If these publications can be considered as captured moments of Chinese contemporary art history, this exhibition is a recapturing of the history of OCAT from the perspective of publishing. Though, in this case, the history captured possesses no logic or objective, and provides no answers. That which is accumulated here is merely fragments of thoughts and questions. In the words of Foucault, to “capture” is to consciously search for a new kind syntactical system of knowledge production. On the one hand, this history is built on the exhibitions and publications curated by OCAT director Huang Zhuan; on the other hand, it differs from his own thinking and mode of practice. Although Huang himself has spoken much about “capturing,” this kind of syntactic system is clearly different from his (former) historical and intellectual perspective. Or rather, at OCAT, a possible diachronic narrative history has been compressed into an incessantly questioning synchronic domain.
Seven artists were invited to participate in the exhibition: Liu Ding, Qin Jin, Qiu Anxiong, Shu Qun, Wang Junyi, Xu Tan, and Zhou Li; from their contributions, certain issues and their historical relevance emerged. Needless to say, their inclusion itself engendered a certain productivity, though in actuality, it was more a re-productivity, the contradiction being that while the logic and structure of the exhibition remain open, the excessive use of text and image, as well as the exhibition’s integrated layout, appear a bit too rigid and mechanical. Apart from Zhou Li’s “fragments of memory,” the rest of the artists’ practices are in a sense engulfed by the visual narrative of the exhibition, unable to shake off its overarching narrative.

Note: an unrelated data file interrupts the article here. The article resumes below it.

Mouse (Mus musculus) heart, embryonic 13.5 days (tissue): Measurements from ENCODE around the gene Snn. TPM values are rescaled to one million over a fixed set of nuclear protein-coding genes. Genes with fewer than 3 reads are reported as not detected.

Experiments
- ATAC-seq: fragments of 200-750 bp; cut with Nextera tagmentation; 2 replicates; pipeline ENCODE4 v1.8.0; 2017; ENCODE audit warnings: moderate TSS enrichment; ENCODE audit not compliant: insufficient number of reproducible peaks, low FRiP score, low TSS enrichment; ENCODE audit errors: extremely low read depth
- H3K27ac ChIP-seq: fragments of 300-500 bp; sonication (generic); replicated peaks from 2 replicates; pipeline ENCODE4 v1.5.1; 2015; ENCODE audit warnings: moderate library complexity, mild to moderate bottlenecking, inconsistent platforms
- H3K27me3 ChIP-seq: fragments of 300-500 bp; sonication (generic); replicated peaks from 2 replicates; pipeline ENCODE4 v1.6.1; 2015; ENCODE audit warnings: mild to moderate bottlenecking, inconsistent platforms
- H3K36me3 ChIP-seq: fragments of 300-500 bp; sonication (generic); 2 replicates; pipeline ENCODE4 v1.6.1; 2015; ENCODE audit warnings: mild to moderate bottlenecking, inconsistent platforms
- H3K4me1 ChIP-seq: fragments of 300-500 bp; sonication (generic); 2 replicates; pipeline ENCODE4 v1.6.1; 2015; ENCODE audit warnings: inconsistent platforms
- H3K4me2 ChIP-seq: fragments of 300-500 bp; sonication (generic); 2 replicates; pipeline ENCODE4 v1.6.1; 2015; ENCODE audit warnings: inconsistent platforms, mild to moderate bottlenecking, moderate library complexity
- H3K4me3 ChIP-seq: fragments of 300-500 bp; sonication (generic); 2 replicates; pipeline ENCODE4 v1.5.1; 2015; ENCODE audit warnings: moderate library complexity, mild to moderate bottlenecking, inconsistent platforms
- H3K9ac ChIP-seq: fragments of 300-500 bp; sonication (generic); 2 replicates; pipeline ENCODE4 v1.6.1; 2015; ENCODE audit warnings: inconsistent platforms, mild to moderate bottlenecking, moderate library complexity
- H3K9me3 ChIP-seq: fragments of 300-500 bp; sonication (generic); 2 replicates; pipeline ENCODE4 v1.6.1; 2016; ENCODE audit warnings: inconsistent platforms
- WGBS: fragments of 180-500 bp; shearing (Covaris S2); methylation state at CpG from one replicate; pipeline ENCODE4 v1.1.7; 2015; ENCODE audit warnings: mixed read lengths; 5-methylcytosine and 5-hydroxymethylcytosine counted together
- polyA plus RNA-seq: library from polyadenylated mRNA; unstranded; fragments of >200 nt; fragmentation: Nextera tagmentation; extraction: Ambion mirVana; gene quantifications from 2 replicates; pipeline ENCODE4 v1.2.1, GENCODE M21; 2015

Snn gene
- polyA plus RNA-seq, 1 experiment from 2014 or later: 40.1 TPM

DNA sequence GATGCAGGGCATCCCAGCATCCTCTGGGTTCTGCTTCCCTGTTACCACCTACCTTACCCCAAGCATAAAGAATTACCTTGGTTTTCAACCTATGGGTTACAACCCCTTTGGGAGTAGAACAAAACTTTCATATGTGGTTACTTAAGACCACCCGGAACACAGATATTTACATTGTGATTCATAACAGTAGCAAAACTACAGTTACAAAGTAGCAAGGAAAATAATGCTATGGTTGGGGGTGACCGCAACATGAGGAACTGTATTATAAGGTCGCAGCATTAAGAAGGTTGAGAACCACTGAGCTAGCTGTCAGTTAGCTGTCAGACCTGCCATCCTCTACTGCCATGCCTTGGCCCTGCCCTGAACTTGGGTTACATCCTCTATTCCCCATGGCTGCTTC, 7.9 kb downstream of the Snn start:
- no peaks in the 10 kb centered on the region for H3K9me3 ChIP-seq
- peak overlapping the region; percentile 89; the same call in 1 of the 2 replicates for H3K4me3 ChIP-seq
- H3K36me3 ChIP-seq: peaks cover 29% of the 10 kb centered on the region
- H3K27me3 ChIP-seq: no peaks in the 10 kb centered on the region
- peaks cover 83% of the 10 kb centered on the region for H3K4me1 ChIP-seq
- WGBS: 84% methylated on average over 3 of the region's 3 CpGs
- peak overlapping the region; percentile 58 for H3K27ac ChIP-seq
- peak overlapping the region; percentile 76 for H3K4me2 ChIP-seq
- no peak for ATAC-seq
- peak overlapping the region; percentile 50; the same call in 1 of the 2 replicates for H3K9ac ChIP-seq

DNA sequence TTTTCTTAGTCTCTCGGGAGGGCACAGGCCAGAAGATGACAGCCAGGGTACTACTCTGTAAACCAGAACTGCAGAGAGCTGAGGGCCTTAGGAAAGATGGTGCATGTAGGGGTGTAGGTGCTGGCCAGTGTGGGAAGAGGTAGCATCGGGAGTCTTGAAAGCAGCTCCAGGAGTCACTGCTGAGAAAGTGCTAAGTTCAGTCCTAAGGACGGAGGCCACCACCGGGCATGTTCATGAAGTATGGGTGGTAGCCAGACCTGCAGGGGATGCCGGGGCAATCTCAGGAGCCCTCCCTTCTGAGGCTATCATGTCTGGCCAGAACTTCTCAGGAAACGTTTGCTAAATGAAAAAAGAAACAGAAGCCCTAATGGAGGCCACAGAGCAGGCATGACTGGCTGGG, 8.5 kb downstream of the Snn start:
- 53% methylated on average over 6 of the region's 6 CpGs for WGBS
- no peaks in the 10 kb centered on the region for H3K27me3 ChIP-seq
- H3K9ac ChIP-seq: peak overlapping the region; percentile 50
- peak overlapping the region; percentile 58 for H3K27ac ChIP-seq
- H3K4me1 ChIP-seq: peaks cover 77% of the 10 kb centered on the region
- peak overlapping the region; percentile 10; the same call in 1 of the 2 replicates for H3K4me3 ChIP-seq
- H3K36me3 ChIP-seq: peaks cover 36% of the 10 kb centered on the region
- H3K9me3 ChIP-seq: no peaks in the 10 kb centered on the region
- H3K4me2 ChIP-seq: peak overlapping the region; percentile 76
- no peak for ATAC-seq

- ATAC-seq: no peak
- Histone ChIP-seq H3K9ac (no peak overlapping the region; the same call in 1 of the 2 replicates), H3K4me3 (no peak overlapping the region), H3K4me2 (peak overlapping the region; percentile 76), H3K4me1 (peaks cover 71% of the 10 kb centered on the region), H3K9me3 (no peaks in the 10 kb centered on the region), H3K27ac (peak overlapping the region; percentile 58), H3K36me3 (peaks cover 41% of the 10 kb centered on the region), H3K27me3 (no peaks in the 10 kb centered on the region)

All (good) things come in pairs: “Alternatives to Ritual,” curated by Biljana Ciric, also takes OCAT as its focus. Six artists and curators were invited to participate: Nikita Yingqian Cai, Guo Ying, Hu Yun, Li Ran, Liu Shiyuan, and Ciric herself, each exploring different topics: case studies of OCAT artists, OCAT Library projects, institutions and the audience, individual practice and exhibition, the institution and collection, established conventions and production, each respectively examining possible issues common to institutions, artists, and curators. The freedom of identity transformation on display— Ciric’s invitation of two curators, Nikita Yingqian Cai and Guo Ying, as well as her participation as both curator and artist—does not only accommodate the need for dialogue and exchange. More importantly, it signals a break from the “traditional, rigid subject-object relationship of curator-artist,” “making both equal participators in the process of artistic production,” and “both able to, in the course of their practice, constantly reflect and self-interrogate.”